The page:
I climbed up to high ground and started walking back to the road, cursing all the while. "Goddamn all small-town beach glass hookers," I grumbled. "Stupid ocean, can't decide where it ends." I looked up at the sky but all I could be sure of was that it was night. Luckily it was a rare clear night with plenty of moonlight and I picked my way carefully down the path to the parking lot where I saw… Carmen! She was standing at the back of her car with her head in the trunk. "Hey there," I said.

She gave a little startled squeal and came from behind a car. "Ohmigod, ohmigod, there you are! I thought you ditched me! Come look at all the stuff I got!"

I looked inside the trunk and saw in boxes, in old coffee cups, in potato chip bags and loose on the trunk floor, rocks. There may have been some beach glass in there but it was clearly mostly just rocks. I'd say there were about 200 pounds of beach in her trunk.

"Jesus, did you get all this tonight?" I asked.

"No, this is from a few trips. I haven't unloaded for a while. Do you want to help me unload?"

In for a penny, I thought. "Sure. Let's go."

The inside of the car was more of the same. The back seat held several sprawling shoeboxes full of rocks, the ashtray and console were similarly full and I dared not open the glovebox. The floor under my feet was covered in rocks. The dashboard was covered in rocks. The seat I sat on was covered in rocks. We were driving in a mobile quarry.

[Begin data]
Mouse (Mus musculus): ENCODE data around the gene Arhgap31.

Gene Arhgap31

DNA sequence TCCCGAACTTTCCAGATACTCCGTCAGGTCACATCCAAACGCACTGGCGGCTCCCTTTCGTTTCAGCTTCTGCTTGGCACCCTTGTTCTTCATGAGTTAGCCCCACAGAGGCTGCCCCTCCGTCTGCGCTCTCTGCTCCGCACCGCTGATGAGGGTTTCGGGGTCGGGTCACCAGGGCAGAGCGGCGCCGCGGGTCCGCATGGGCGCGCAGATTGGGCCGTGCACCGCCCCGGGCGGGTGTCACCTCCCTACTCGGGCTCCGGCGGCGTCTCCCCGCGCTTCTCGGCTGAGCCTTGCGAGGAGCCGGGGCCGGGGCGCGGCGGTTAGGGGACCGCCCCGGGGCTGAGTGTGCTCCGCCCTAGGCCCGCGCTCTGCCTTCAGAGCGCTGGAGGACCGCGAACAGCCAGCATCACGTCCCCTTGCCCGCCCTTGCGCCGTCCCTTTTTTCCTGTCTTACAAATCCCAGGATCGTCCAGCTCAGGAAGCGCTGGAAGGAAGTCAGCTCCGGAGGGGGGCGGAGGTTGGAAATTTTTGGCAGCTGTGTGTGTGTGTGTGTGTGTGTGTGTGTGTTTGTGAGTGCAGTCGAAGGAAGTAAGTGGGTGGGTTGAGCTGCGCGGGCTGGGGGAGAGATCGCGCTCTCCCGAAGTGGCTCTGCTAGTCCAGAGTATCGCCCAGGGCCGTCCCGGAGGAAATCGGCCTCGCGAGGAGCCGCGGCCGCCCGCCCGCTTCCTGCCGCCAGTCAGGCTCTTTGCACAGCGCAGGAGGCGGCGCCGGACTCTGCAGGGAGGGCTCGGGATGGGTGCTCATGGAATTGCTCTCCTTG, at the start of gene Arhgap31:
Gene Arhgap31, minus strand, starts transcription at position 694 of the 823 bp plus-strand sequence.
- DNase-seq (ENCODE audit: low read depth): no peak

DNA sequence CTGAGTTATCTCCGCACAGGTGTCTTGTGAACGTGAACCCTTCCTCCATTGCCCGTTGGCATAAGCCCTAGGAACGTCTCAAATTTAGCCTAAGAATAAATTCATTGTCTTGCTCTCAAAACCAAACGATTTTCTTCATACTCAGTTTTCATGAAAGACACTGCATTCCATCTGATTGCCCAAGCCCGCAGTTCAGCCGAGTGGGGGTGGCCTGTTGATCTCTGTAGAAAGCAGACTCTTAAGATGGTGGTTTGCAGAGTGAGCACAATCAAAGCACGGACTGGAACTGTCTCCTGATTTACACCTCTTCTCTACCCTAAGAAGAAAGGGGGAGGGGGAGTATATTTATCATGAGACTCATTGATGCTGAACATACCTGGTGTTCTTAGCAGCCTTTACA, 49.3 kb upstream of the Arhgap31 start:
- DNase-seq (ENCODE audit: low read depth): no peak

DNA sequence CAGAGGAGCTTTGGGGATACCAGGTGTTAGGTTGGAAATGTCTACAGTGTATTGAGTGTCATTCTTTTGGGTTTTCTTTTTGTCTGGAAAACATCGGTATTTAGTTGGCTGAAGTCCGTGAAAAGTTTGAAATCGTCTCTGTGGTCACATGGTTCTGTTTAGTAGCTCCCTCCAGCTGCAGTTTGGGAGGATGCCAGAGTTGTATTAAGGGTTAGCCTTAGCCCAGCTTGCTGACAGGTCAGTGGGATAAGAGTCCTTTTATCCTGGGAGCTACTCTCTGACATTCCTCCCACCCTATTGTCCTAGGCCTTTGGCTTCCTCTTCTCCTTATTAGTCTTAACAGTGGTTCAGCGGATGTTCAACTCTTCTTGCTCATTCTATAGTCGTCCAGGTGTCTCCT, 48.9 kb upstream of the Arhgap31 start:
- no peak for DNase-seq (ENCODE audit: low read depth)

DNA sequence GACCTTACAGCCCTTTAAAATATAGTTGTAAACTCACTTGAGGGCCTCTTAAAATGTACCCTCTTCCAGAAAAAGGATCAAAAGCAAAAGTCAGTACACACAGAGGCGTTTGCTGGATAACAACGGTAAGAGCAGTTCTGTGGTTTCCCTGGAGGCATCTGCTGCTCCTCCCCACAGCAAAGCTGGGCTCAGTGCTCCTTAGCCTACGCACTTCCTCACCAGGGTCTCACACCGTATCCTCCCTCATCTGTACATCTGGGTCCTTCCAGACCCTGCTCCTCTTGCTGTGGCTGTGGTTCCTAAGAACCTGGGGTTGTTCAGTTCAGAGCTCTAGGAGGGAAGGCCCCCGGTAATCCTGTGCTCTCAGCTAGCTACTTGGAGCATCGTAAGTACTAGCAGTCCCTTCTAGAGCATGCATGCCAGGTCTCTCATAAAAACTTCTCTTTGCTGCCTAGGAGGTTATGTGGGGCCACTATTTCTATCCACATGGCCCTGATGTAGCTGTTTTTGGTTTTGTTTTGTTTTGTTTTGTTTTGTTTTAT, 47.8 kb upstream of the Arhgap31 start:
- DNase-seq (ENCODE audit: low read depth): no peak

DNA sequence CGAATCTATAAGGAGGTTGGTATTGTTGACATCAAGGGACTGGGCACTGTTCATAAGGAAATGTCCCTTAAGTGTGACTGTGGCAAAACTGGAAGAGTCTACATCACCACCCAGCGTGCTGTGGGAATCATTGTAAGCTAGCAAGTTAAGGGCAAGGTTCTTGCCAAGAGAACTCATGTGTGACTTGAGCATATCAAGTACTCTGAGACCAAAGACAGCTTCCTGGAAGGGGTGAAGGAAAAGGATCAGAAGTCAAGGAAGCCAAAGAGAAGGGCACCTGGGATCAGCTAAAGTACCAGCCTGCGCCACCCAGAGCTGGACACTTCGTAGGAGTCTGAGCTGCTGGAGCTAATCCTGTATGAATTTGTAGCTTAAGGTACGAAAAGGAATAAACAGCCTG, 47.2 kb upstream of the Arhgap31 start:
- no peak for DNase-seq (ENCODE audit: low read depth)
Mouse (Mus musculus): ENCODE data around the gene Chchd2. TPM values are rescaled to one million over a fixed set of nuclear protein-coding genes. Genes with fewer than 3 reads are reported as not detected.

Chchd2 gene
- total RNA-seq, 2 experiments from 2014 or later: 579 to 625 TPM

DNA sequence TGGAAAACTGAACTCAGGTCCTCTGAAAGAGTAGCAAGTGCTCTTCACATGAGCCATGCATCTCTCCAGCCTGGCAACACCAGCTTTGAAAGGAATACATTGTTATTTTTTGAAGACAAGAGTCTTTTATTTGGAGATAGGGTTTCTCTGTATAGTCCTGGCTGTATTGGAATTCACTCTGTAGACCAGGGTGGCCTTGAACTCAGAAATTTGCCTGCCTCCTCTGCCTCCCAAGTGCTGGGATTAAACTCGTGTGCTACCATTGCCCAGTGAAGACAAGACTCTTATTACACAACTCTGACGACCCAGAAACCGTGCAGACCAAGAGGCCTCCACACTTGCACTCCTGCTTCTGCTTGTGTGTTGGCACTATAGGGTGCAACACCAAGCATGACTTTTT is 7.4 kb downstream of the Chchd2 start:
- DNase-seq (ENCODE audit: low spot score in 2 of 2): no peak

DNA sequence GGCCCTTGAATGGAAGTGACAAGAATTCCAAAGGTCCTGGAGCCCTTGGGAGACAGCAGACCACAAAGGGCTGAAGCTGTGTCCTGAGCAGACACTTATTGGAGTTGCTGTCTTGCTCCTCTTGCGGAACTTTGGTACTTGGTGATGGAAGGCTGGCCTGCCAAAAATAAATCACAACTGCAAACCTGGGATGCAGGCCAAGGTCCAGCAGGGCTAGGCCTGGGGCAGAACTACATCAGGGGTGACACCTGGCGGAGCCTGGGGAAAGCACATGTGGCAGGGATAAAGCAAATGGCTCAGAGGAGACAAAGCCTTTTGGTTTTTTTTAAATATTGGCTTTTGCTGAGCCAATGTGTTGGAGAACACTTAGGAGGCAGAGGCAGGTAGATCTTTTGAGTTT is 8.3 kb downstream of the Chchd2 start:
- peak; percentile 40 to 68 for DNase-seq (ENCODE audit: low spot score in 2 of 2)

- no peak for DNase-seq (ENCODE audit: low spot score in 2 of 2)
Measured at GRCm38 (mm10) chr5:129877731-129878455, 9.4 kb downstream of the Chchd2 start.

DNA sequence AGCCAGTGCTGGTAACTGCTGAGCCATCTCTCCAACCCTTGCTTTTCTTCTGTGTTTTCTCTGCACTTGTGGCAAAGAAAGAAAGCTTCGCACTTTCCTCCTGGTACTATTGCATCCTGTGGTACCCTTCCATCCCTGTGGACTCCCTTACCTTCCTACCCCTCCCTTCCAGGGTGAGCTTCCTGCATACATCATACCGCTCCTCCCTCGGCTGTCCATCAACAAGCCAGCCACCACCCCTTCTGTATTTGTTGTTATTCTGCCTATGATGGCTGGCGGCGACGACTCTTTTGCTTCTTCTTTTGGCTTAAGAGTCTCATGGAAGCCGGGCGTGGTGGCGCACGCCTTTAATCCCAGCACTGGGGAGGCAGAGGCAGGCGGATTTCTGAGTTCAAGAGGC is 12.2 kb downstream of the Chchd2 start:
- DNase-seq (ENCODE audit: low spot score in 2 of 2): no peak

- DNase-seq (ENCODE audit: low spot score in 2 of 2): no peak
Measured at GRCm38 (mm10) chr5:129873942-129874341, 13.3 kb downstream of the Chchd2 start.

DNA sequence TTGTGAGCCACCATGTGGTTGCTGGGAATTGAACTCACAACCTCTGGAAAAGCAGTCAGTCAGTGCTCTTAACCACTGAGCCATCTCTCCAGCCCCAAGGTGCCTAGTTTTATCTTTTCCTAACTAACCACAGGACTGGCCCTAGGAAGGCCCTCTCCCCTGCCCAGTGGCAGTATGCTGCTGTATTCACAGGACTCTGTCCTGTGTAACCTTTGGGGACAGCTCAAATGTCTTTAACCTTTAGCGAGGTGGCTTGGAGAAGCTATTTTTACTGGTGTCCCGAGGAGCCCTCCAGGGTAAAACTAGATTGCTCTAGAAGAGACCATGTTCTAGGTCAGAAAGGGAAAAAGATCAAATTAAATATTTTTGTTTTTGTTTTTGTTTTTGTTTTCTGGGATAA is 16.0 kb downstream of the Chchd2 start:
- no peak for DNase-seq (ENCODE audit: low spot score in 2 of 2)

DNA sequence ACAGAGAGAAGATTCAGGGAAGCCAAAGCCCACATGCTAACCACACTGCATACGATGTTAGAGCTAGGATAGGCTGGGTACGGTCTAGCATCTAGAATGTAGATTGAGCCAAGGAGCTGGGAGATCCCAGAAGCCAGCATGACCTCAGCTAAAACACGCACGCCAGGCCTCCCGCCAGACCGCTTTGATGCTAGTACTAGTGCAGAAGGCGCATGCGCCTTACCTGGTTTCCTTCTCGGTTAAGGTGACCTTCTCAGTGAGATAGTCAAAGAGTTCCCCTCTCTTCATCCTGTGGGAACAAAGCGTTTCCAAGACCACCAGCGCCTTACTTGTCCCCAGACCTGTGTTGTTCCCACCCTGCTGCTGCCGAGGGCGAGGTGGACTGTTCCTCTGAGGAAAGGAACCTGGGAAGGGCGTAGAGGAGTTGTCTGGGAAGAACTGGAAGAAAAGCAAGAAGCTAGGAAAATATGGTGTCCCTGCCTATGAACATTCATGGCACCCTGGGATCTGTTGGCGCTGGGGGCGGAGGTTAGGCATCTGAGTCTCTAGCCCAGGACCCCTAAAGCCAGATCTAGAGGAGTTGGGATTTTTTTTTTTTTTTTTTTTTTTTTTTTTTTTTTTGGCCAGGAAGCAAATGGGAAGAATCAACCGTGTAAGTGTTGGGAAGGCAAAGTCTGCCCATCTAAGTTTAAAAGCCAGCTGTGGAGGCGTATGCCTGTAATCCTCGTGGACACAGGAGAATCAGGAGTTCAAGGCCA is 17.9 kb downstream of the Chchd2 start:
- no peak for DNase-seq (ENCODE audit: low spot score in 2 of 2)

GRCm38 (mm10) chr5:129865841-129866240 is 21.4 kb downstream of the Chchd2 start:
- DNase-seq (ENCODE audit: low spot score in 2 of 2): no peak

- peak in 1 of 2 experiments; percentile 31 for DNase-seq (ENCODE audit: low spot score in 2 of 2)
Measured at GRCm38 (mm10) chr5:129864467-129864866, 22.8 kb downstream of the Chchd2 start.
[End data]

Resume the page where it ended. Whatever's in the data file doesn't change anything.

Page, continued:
As Carmen piloted the Flintstonemobile toward the now rising sun, she looked over at me. "Hey, you're all wet," she said.

"Yeah, I went for a little swim," I said.

"Really? That's kind of weird," she said.

"It's been a weird night." I heaved a mighty sigh.

We headed south and drove to the self storage place by Boice Lane. She backed up to her unit and unlocked and rolled up the door. Inside was what I'd estimate as 15 cubic yards of Glass Beach. Several tons anyway. There was no furniture, no clothing, no household items or valuables whatsoever — indeed, nothing but rocks. In boxes, and bags, in coffee cans, loose on the floor, heaped in piles. I began transferring the contents of the trunk inside. "Quite a collection you got here," I said.

"Thanks. I've really got to get to work categorizing it. I've got some work ahead of me, but it's a-a-a-ll going to be worth it," she said cheerfully.

Wow, I thought. What a great attitude. And how fortunate that I wound up in Fort Bragg where as often as not I'm the normal one. I used to worry sometimes about my own idiosyncratic behavior and off-kilter leanings, but I realize now it's all a matter of perspective. In the land of the blind, the one eyed man is the only one with a driver's license.

Carmen dropped me off at home a little while later, thanking me effusively and giving me a kiss on the cheek. I gave her a hug and she pressed something into my hand. It was a brilliant blue piece of beach glass. "Thanks," I said. "Give me a buzz sometime, we'll go raid the coastline again."

She squealed happily and rattled off down the road and I went inside to suffuse my system with a toxic brew of highly corrosive, unstable, flammable chemicals and sort my collection of old batteries according to size and relative deadness. Bada-bing!